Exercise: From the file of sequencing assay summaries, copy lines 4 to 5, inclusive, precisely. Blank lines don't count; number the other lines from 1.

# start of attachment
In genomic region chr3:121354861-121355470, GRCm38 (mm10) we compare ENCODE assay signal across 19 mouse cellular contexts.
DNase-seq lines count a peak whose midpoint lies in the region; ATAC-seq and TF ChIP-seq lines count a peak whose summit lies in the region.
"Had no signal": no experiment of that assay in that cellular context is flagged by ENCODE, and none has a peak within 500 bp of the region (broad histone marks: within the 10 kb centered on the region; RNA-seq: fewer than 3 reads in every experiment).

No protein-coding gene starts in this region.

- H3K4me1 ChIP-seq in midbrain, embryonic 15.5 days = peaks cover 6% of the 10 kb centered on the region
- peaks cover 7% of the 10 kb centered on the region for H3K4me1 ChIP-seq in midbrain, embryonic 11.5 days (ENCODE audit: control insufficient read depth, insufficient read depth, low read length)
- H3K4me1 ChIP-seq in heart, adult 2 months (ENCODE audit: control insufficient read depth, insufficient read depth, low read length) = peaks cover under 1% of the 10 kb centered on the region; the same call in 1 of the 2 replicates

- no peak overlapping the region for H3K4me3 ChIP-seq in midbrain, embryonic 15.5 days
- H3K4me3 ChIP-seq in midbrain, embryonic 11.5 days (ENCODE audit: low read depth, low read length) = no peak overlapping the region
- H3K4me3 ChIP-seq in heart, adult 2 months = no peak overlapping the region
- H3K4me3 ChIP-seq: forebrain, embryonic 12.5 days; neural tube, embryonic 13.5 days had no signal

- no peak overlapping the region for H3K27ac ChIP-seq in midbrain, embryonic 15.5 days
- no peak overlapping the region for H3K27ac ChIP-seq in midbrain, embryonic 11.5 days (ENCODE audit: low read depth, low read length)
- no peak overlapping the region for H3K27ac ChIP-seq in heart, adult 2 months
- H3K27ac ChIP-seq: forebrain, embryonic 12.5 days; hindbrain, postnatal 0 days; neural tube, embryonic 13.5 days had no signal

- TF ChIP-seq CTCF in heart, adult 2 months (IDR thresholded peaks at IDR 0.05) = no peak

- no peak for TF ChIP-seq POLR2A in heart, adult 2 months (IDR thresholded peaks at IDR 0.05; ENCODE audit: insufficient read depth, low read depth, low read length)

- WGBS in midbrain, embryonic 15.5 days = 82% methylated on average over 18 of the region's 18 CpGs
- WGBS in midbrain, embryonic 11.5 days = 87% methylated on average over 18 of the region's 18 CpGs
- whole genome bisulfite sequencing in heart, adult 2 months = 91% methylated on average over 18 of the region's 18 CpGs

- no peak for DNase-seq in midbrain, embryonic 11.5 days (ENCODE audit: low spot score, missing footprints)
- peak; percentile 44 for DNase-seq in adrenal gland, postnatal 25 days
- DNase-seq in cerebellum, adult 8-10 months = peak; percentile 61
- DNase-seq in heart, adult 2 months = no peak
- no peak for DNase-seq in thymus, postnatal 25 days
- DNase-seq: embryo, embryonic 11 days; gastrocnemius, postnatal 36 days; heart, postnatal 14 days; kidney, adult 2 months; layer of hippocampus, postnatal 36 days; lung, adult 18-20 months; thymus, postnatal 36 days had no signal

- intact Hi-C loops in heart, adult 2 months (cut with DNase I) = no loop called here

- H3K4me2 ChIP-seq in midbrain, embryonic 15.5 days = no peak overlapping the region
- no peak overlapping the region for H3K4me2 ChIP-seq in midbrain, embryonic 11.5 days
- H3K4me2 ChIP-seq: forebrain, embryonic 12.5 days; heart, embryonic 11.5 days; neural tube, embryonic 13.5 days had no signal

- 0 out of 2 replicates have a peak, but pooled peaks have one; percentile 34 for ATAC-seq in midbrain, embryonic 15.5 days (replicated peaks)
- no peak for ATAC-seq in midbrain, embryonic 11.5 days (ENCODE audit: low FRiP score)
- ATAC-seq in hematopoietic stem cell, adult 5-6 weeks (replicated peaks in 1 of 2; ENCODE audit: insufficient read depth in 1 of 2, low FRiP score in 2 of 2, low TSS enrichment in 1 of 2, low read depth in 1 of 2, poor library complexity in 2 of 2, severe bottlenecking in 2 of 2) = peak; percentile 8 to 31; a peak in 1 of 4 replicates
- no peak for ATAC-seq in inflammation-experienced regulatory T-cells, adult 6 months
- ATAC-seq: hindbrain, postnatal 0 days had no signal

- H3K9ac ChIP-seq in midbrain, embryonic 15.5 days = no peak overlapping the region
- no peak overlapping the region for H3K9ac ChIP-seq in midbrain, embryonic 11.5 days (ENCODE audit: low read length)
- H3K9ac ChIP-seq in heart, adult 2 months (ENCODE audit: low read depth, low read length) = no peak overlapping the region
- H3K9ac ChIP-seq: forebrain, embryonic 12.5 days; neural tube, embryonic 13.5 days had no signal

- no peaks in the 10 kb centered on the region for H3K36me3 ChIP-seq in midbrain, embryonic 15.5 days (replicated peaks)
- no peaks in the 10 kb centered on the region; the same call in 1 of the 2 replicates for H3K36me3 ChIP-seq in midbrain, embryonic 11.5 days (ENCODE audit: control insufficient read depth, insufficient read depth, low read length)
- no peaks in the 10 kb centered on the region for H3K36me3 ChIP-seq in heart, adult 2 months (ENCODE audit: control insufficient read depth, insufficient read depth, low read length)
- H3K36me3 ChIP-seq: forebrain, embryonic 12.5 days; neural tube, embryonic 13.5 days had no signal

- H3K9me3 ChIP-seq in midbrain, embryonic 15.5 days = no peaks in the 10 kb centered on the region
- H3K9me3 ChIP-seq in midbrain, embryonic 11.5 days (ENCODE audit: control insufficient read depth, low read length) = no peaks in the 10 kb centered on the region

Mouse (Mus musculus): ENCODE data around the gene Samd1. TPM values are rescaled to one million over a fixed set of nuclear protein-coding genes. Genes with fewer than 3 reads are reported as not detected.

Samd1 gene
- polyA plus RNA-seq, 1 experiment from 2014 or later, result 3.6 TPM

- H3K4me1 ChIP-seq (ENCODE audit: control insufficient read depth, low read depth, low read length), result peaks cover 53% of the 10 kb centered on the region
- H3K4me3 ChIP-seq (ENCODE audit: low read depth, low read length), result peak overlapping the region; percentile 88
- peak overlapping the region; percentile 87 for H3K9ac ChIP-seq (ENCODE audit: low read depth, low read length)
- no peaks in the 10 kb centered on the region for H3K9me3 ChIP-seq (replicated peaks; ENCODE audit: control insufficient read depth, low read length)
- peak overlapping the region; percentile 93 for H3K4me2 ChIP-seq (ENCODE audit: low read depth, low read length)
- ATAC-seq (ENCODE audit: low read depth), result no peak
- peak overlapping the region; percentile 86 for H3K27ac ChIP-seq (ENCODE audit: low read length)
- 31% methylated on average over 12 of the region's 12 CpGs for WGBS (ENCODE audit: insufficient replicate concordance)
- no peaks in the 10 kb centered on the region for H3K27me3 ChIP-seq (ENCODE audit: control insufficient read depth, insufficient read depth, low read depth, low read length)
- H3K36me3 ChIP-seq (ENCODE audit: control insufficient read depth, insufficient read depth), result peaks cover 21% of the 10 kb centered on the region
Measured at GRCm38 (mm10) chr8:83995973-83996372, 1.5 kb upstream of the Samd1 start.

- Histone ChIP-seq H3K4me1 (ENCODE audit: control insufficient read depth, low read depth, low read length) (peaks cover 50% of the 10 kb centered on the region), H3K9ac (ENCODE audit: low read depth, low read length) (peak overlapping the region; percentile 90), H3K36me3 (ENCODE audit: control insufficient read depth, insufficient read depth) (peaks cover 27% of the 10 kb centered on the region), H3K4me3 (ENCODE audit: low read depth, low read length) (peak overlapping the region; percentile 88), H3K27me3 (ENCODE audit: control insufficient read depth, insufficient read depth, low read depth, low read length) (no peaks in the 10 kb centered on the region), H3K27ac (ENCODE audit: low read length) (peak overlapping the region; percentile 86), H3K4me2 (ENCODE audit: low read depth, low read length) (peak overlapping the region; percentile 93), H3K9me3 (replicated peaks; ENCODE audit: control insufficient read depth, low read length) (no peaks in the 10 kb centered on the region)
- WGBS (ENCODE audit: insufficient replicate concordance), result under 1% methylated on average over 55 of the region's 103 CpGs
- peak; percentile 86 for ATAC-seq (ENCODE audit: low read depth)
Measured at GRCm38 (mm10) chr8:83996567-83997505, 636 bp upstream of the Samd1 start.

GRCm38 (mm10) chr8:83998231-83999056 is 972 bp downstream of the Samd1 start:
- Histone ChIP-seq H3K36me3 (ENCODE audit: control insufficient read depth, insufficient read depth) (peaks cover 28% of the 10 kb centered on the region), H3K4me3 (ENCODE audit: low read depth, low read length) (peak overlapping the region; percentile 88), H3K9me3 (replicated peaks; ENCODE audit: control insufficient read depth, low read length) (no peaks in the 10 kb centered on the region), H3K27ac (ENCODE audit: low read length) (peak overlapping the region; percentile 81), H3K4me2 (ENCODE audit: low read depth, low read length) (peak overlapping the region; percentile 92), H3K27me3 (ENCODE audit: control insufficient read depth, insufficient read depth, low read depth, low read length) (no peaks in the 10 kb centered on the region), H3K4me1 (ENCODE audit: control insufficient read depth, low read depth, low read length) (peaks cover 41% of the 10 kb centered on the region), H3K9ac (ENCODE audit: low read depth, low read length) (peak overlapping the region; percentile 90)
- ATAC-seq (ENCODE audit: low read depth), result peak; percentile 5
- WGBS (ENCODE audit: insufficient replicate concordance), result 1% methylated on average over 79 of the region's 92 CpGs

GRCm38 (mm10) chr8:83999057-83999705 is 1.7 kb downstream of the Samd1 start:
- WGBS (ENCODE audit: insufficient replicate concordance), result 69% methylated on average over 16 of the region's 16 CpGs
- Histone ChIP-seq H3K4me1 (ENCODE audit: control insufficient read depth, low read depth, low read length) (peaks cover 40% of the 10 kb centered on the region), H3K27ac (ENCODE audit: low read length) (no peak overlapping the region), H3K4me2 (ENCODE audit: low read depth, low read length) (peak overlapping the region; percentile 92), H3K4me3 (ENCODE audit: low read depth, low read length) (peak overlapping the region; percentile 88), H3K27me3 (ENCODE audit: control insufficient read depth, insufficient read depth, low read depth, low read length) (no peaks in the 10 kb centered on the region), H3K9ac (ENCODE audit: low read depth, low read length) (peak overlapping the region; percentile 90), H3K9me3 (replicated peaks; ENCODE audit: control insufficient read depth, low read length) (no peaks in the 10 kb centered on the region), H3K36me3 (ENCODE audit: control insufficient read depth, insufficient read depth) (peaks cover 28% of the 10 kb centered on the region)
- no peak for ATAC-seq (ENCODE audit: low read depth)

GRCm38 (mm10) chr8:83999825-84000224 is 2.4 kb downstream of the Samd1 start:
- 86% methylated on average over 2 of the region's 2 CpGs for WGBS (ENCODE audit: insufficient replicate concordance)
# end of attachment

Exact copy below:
No protein-coding gene starts in this region.

- H3K4me1 ChIP-seq in midbrain, embryonic 15.5 days = peaks cover 6% of the 10 kb centered on the region